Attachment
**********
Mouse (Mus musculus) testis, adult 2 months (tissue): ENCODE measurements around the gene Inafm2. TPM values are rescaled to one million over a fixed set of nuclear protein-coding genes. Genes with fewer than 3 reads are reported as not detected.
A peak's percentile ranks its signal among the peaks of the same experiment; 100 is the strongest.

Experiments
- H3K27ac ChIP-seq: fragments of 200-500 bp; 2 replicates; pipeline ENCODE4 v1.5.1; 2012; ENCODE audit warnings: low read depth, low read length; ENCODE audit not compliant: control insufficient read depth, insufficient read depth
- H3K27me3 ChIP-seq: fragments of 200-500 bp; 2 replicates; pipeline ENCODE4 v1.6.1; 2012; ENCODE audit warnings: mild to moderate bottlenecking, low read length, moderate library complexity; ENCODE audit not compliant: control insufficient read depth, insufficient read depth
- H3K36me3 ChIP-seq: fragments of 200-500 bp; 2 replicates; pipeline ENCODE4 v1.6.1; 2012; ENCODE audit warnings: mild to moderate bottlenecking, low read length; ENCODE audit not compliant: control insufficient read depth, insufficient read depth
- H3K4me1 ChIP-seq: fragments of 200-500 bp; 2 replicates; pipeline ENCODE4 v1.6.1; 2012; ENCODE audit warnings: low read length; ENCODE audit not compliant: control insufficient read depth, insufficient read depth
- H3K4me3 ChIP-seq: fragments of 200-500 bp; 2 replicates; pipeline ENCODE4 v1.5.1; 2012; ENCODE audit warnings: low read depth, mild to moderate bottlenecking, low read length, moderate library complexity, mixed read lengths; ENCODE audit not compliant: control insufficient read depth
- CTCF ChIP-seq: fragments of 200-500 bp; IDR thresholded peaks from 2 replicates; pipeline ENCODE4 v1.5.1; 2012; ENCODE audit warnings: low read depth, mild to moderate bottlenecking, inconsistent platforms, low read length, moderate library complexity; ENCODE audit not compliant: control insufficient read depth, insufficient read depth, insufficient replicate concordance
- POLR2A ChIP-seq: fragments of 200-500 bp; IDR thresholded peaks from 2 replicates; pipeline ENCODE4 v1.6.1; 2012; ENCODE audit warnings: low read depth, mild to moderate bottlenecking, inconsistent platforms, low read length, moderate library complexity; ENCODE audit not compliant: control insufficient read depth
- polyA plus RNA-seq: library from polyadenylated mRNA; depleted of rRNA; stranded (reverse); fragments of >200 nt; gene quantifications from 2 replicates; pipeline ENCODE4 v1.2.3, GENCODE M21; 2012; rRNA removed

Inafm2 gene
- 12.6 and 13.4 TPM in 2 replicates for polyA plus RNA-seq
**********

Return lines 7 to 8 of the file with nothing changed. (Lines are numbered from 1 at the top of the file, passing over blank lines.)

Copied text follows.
- H3K4me1 ChIP-seq: fragments of 200-500 bp; 2 replicates; pipeline ENCODE4 v1.6.1; 2012; ENCODE audit warnings: low read length; ENCODE audit not compliant: control insufficient read depth, insufficient read depth
- H3K4me3 ChIP-seq: fragments of 200-500 bp; 2 replicates; pipeline ENCODE4 v1.5.1; 2012; ENCODE audit warnings: low read depth, mild to moderate bottlenecking, low read length, moderate library complexity, mixed read lengths; ENCODE audit not compliant: control insufficient read depth